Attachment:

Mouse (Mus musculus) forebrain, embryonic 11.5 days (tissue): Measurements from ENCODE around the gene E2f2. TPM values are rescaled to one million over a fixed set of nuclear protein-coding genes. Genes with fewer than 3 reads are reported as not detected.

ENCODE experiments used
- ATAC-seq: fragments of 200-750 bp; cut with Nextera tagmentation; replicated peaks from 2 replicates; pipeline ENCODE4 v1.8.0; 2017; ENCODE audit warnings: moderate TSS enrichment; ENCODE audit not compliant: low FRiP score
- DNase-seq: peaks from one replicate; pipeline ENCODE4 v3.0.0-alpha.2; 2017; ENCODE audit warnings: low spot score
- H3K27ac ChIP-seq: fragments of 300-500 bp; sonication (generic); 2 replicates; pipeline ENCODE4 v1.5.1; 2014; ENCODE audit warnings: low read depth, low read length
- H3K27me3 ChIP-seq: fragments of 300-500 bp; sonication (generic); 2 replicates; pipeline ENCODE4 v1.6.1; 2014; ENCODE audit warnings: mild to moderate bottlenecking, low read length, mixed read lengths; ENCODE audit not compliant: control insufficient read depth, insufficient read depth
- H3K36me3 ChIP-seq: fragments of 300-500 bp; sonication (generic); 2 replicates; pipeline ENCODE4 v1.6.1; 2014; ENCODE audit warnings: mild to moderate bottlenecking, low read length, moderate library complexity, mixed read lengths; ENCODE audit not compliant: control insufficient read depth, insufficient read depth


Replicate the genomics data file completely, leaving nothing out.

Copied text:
Mouse (Mus musculus) forebrain, embryonic 11.5 days (tissue): Measurements from ENCODE around the gene E2f2. TPM values are rescaled to one million over a fixed set of nuclear protein-coding genes. Genes with fewer than 3 reads are reported as not detected.

ENCODE experiments used
- ATAC-seq: fragments of 200-750 bp; cut with Nextera tagmentation; replicated peaks from 2 replicates; pipeline ENCODE4 v1.8.0; 2017; ENCODE audit warnings: moderate TSS enrichment; ENCODE audit not compliant: low FRiP score
- DNase-seq: peaks from one replicate; pipeline ENCODE4 v3.0.0-alpha.2; 2017; ENCODE audit warnings: low spot score
- H3K27ac ChIP-seq: fragments of 300-500 bp; sonication (generic); 2 replicates; pipeline ENCODE4 v1.5.1; 2014; ENCODE audit warnings: low read depth, low read length
- H3K27me3 ChIP-seq: fragments of 300-500 bp; sonication (generic); 2 replicates; pipeline ENCODE4 v1.6.1; 2014; ENCODE audit warnings: mild to moderate bottlenecking, low read length, mixed read lengths; ENCODE audit not compliant: control insufficient read depth, insufficient read depth
- H3K36me3 ChIP-seq: fragments of 300-500 bp; sonication (generic); 2 replicates; pipeline ENCODE4 v1.6.1; 2014; ENCODE audit warnings: mild to moderate bottlenecking, low read length, moderate library complexity, mixed read lengths; ENCODE audit not compliant: control insufficient read depth, insufficient read depth